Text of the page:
Enforcement Trends

Silicon Valley Becomes Epicenter of Lab Investment Scams

On paper, the Silicon Valley venture capital and innovation that have lifted so many other industries seem like the perfect elixir for medical labs. Perhaps one day it will prove to be just that. But so far at least, things haven’t gone well. Instead of driving game-changing diagnostic innovation, the infusion of Silicon Valley can-do into the lab sector has yielded mostly massive Wall Street scandals.

Stanford dropout Elizabeth Holmes has become the literal face of the beauty and perversion of the Silicon Valley-ization of lab diagnostics. The Steve Jobs-wannabe who appeared on the cover of Forbes magazine and became a media sensation transcending the white coat world of the testing lab with a breathtaking new modality capable of performing a full menu of rapid tests from a single drop of blood. But, alas, Ms. Holmes and her startup, Theranos, turned out to be smoke and mirrors.


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Unfortunately, by the time it became clear that the technology didn’t support the vision, investors from across the nation, including not only notable wealthy backers but also retirement funds supporting many from middle class America, had made Theranos a $9 billion company. What can’t be calculated is the medical harm inflicted on the patients who were diagnosed based on results from tests performed with Theranos technology.

Ms. Holmes is still awaiting criminal trial on wire fraud, investment fraud and other charges, with pregnancy being the source of the latest delay. Odds are that the Theranos feature film will appear on movie screens before Ms. Holmes appears in the defendant’s docket.

The Theranos Formula

In retrospect, the Theranos fraud seems so obvious. So, how were Ms. Holmes and her partner Ramesh “Sunny” Balwani able to rise so quickly to stardom? According to John Carreyou, The Wall Street Journal writer who broke the story and subsequently turned it into the Pulitzer prize-winning book Bad Blood: Secrets and Lies in a Silicon Valley Startup, what made the scandal not only possible but predictable was the Silicon Valley culture of “faking it until you make it.” It’s a culture where hype and overpromise win funding and it’s okay to go to market with a buggy product, as long as you get to market quickly.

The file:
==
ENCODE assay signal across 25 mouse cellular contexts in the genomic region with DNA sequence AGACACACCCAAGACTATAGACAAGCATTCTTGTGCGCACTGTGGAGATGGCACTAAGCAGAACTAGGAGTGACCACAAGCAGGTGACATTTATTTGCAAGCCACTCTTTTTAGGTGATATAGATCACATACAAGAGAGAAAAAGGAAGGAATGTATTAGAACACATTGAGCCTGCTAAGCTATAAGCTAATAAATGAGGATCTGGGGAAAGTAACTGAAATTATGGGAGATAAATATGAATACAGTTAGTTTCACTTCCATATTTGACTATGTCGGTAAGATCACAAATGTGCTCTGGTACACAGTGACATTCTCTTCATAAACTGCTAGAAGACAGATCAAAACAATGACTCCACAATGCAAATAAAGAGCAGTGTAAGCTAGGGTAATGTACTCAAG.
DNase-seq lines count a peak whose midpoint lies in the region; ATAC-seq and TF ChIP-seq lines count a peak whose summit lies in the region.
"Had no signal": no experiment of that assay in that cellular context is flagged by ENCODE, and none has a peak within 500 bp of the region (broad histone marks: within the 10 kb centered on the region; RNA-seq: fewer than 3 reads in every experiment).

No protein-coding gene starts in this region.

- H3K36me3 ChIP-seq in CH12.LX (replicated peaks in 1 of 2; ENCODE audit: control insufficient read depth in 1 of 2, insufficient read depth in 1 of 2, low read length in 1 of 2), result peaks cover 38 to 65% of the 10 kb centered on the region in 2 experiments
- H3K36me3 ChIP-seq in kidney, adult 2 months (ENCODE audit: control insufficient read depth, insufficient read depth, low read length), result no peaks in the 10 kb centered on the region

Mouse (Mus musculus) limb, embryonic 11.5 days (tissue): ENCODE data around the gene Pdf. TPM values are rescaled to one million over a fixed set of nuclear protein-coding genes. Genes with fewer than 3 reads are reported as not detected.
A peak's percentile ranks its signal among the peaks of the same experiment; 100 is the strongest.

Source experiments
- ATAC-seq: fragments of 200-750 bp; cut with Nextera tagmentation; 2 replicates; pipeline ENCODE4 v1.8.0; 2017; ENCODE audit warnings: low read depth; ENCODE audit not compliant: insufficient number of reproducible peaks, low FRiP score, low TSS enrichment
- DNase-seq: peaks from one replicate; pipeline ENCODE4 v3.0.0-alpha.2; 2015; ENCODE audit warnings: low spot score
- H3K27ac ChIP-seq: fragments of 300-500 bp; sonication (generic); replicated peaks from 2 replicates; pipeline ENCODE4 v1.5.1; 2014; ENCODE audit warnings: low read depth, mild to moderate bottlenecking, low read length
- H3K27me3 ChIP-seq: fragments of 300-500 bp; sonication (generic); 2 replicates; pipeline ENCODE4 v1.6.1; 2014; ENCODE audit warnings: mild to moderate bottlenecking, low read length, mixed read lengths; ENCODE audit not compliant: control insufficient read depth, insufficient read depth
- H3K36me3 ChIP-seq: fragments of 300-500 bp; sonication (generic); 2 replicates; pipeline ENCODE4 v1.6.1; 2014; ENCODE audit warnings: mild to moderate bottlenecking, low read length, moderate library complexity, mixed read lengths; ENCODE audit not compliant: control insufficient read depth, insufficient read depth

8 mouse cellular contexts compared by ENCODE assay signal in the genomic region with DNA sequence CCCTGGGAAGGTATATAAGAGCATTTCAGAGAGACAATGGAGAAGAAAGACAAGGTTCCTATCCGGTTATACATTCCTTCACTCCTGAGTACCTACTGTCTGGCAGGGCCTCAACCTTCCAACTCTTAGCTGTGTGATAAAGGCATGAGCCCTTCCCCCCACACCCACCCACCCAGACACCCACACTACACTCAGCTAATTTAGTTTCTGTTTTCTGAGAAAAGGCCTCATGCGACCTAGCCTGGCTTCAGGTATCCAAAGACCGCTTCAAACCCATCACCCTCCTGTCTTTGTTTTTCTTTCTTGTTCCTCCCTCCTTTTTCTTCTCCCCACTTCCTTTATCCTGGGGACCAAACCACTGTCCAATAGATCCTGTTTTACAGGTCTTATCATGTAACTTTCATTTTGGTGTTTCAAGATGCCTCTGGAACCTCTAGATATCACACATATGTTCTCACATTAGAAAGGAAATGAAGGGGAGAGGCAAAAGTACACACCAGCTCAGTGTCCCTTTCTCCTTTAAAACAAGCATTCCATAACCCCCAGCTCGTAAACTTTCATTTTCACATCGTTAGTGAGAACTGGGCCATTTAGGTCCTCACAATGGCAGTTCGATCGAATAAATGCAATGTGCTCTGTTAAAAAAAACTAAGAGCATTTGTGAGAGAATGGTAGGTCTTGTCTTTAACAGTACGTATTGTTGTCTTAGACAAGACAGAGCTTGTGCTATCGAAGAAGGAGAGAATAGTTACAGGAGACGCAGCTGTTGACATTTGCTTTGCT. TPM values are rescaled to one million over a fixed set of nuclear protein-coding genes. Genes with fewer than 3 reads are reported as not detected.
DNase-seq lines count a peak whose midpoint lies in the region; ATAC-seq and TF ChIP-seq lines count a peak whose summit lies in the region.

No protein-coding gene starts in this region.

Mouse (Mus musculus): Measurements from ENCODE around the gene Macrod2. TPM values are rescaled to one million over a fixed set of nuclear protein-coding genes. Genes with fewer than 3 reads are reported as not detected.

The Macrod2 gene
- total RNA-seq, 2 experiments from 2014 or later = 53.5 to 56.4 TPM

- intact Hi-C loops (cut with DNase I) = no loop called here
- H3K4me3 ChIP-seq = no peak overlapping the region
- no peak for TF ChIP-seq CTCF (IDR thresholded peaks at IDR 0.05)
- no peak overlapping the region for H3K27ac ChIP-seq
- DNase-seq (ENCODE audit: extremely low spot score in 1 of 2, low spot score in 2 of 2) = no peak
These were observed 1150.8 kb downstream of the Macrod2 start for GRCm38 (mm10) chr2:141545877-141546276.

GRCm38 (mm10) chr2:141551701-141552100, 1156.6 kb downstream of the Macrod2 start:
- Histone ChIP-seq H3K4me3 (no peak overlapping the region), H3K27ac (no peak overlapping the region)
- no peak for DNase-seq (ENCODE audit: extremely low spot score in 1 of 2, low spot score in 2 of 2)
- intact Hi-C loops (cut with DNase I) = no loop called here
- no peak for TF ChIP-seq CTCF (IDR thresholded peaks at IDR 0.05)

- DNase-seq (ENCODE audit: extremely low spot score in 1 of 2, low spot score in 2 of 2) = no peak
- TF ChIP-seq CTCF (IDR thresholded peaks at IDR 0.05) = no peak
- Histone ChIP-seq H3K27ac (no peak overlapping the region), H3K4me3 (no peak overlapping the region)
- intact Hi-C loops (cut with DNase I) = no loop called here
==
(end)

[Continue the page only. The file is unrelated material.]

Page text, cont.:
The formula worked for Steve Jobs and Apple Computer. And Holmes and Balwani felt it would work for Theranos. The problem, of course, is that laboratory diagnostics isn’t the same as consumer electronics. “Iterating and debugging once you are already commercial may be okay in the world of computer hardware and software, but that way doesn’t transfer well to medicine,” Carreyrou told G2 Intelligence in an interview.

The “Formula” Plays Out during COVID-19

Sure enough, the Theranos scandal would prove to be only the first in a pattern of scandals generated by the wedding of diagnostics and the Silicon Valley “formula.” Only, this time there would be a new twist: COVID-19. Tests that detect the SARS-CoV-2 virus don’t command high reimbursement. Even so, the global pandemic has created the desperate demand for breakthrough COVID-19 diagnostics. Thus, the seeds were sown for Theranos-type Wall Street scandals involving bloated claims about the capabilities of COVID-19 tests to lure investors.